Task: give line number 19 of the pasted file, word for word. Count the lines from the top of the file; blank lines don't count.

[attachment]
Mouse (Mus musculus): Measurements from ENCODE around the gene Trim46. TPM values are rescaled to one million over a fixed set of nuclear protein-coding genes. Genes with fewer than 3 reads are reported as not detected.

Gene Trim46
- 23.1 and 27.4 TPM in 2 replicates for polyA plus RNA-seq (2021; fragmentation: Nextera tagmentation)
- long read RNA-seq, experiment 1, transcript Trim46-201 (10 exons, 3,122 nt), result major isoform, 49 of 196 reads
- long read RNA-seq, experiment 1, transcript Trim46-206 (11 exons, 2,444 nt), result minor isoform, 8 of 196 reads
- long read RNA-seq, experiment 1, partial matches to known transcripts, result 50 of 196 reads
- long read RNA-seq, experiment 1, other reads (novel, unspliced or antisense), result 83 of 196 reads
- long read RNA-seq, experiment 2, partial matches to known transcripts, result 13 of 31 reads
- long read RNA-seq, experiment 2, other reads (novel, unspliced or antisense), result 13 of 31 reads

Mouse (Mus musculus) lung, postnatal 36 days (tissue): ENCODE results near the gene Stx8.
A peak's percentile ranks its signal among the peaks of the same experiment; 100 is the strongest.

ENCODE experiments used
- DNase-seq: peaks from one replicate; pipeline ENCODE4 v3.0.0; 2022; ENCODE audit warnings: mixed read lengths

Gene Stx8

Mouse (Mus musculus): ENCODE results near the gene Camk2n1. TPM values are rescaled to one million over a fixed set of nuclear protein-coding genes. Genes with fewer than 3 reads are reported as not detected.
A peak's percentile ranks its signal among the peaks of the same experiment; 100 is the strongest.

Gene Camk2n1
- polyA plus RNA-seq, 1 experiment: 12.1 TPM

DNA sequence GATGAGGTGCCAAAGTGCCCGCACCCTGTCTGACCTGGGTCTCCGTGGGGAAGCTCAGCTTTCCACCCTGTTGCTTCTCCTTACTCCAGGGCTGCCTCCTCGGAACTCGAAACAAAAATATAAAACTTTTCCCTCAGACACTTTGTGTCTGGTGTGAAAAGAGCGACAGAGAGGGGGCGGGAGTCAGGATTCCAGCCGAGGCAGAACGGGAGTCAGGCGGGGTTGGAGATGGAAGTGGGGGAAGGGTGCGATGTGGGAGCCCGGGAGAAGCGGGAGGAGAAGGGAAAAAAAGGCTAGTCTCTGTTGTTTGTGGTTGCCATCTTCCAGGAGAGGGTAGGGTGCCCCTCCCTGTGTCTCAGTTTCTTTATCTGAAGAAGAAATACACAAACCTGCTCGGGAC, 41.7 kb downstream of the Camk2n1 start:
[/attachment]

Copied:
DNA sequence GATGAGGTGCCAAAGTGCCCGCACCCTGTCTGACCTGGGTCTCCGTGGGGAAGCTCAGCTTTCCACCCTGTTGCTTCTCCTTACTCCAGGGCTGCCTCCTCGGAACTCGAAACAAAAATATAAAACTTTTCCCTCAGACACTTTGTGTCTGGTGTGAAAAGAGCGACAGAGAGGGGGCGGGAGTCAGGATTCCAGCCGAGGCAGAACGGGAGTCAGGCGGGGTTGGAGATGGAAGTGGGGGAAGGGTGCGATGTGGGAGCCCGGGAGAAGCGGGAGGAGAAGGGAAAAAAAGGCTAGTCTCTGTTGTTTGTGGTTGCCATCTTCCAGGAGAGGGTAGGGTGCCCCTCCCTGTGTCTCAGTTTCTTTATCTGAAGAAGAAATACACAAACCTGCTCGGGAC, 41.7 kb downstream of the Camk2n1 start: